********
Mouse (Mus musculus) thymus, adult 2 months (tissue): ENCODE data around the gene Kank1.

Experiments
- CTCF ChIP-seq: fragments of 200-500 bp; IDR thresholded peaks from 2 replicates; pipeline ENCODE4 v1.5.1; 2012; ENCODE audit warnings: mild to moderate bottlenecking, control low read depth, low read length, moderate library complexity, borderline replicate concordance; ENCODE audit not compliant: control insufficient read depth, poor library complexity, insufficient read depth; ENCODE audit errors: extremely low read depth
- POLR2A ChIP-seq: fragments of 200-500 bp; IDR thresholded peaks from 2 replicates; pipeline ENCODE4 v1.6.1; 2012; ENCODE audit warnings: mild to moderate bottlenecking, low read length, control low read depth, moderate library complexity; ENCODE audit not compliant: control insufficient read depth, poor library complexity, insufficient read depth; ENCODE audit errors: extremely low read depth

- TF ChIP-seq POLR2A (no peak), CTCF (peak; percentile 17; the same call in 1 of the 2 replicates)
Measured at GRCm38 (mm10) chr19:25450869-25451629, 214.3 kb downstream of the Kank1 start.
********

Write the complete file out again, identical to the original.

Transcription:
Mouse (Mus musculus) thymus, adult 2 months (tissue): ENCODE data around the gene Kank1.

Experiments
- CTCF ChIP-seq: fragments of 200-500 bp; IDR thresholded peaks from 2 replicates; pipeline ENCODE4 v1.5.1; 2012; ENCODE audit warnings: mild to moderate bottlenecking, control low read depth, low read length, moderate library complexity, borderline replicate concordance; ENCODE audit not compliant: control insufficient read depth, poor library complexity, insufficient read depth; ENCODE audit errors: extremely low read depth
- POLR2A ChIP-seq: fragments of 200-500 bp; IDR thresholded peaks from 2 replicates; pipeline ENCODE4 v1.6.1; 2012; ENCODE audit warnings: mild to moderate bottlenecking, low read length, control low read depth, moderate library complexity; ENCODE audit not compliant: control insufficient read depth, poor library complexity, insufficient read depth; ENCODE audit errors: extremely low read depth

- TF ChIP-seq POLR2A (no peak), CTCF (peak; percentile 17; the same call in 1 of the 2 replicates)
Measured at GRCm38 (mm10) chr19:25450869-25451629, 214.3 kb downstream of the Kank1 start.